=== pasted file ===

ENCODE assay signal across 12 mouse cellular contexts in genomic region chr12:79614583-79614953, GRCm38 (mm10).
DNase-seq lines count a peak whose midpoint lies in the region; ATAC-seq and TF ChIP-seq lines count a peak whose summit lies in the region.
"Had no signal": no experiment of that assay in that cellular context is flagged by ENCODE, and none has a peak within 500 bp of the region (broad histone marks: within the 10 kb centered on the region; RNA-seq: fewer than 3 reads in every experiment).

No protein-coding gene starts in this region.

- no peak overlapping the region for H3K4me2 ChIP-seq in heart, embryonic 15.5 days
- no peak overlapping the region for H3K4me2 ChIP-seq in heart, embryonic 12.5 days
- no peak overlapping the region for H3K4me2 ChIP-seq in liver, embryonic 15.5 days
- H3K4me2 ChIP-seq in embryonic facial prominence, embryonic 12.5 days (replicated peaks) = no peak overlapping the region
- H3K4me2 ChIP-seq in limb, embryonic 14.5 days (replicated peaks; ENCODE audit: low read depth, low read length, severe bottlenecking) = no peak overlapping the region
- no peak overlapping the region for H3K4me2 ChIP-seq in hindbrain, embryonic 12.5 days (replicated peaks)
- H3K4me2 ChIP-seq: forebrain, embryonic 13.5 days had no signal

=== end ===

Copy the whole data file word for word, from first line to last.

ENCODE assay signal across 12 mouse cellular contexts in genomic region chr12:79614583-79614953, GRCm38 (mm10).
DNase-seq lines count a peak whose midpoint lies in the region; ATAC-seq and TF ChIP-seq lines count a peak whose summit lies in the region.
"Had no signal": no experiment of that assay in that cellular context is flagged by ENCODE, and none has a peak within 500 bp of the region (broad histone marks: within the 10 kb centered on the region; RNA-seq: fewer than 3 reads in every experiment).

No protein-coding gene starts in this region.

- no peak overlapping the region for H3K4me2 ChIP-seq in heart, embryonic 15.5 days
- no peak overlapping the region for H3K4me2 ChIP-seq in heart, embryonic 12.5 days
- no peak overlapping the region for H3K4me2 ChIP-seq in liver, embryonic 15.5 days
- H3K4me2 ChIP-seq in embryonic facial prominence, embryonic 12.5 days (replicated peaks) = no peak overlapping the region
- H3K4me2 ChIP-seq in limb, embryonic 14.5 days (replicated peaks; ENCODE audit: low read depth, low read length, severe bottlenecking) = no peak overlapping the region
- no peak overlapping the region for H3K4me2 ChIP-seq in hindbrain, embryonic 12.5 days (replicated peaks)
- H3K4me2 ChIP-seq: forebrain, embryonic 13.5 days had no signal